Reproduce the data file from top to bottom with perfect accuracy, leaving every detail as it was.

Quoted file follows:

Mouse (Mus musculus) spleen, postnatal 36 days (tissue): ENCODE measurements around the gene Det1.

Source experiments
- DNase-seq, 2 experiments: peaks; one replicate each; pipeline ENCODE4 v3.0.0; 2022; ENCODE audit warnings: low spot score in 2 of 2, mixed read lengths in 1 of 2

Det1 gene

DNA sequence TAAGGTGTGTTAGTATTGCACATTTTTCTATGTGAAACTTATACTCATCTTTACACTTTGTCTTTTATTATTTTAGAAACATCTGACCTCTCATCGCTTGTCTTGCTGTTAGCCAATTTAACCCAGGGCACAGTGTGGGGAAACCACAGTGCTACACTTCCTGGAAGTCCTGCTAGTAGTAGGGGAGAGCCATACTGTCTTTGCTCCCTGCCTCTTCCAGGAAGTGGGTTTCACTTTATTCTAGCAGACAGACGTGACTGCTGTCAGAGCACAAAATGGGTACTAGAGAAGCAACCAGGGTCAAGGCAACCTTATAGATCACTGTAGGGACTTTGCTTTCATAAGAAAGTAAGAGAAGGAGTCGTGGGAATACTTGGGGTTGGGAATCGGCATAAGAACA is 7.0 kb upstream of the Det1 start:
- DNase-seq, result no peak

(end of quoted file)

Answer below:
Mouse (Mus musculus) spleen, postnatal 36 days (tissue): ENCODE measurements around the gene Det1.

Source experiments
- DNase-seq, 2 experiments: peaks; one replicate each; pipeline ENCODE4 v3.0.0; 2022; ENCODE audit warnings: low spot score in 2 of 2, mixed read lengths in 1 of 2

Det1 gene

DNA sequence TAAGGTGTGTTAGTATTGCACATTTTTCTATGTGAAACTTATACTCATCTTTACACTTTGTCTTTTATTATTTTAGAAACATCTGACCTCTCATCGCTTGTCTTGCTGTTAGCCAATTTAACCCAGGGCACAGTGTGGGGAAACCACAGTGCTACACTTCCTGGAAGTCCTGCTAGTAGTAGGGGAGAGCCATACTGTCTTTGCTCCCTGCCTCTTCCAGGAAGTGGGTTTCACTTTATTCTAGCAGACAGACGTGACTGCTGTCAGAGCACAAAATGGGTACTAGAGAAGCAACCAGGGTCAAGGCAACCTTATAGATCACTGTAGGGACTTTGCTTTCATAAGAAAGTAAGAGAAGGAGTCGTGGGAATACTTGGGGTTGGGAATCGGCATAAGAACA is 7.0 kb upstream of the Det1 start:
- DNase-seq, result no peak